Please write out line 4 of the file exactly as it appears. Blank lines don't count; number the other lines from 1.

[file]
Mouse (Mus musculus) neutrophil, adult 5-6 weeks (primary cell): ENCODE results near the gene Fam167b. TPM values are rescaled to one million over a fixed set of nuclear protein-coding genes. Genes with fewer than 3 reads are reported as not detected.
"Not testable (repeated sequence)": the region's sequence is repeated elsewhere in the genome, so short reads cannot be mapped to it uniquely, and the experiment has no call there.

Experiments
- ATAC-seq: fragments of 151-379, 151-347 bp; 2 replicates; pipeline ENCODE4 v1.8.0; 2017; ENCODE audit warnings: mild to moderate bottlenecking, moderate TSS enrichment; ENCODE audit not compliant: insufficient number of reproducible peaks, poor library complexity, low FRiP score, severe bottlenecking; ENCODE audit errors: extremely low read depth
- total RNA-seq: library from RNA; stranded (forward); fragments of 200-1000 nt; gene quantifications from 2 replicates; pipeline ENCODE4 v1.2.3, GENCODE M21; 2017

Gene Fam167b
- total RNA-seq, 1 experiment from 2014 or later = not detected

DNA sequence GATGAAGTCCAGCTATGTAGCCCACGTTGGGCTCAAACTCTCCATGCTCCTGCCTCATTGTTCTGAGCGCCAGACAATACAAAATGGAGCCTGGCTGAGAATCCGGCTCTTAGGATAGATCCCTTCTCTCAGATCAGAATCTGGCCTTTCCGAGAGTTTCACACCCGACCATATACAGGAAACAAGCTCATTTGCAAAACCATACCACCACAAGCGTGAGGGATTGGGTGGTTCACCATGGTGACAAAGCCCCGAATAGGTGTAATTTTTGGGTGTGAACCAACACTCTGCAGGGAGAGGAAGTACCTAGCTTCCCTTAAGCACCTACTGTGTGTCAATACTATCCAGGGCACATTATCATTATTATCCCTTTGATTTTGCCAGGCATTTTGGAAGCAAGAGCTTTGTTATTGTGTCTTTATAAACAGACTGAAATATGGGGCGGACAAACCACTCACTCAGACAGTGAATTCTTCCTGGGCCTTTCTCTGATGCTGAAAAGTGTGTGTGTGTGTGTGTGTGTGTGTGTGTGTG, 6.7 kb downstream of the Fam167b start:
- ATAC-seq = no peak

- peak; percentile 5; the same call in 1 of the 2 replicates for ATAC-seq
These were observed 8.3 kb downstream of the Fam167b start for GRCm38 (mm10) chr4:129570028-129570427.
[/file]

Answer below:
- ATAC-seq: fragments of 151-379, 151-347 bp; 2 replicates; pipeline ENCODE4 v1.8.0; 2017; ENCODE audit warnings: mild to moderate bottlenecking, moderate TSS enrichment; ENCODE audit not compliant: insufficient number of reproducible peaks, poor library complexity, low FRiP score, severe bottlenecking; ENCODE audit errors: extremely low read depth